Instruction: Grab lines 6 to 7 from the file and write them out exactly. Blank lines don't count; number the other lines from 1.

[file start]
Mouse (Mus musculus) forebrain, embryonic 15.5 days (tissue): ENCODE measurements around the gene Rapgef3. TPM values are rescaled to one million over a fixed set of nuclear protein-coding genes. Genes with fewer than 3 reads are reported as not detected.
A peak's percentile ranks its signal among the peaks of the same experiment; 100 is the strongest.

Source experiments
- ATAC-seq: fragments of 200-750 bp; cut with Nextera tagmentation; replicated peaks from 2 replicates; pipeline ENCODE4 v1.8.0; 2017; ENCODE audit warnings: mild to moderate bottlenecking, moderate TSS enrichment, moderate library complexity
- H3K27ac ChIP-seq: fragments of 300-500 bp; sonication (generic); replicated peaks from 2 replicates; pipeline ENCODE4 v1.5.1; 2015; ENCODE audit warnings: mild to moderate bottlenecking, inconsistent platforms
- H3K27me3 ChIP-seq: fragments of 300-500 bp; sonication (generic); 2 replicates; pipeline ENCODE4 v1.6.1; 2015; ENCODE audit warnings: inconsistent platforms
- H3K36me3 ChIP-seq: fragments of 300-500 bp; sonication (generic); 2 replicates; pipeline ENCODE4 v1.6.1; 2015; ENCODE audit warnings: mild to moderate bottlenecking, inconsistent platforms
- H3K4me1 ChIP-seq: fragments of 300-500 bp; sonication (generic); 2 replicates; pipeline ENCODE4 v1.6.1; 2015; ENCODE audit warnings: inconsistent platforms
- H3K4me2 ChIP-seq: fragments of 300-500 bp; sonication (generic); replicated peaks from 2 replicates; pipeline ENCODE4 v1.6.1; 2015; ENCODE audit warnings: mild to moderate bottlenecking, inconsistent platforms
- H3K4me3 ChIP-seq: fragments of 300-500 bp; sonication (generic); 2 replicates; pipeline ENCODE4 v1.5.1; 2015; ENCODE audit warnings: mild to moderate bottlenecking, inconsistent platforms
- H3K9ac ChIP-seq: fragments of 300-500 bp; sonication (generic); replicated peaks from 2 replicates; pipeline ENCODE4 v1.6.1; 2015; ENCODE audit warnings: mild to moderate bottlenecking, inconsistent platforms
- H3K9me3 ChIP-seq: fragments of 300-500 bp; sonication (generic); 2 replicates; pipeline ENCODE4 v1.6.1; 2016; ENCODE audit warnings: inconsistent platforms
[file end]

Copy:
- H3K27me3 ChIP-seq: fragments of 300-500 bp; sonication (generic); 2 replicates; pipeline ENCODE4 v1.6.1; 2015; ENCODE audit warnings: inconsistent platforms
- H3K36me3 ChIP-seq: fragments of 300-500 bp; sonication (generic); 2 replicates; pipeline ENCODE4 v1.6.1; 2015; ENCODE audit warnings: mild to moderate bottlenecking, inconsistent platforms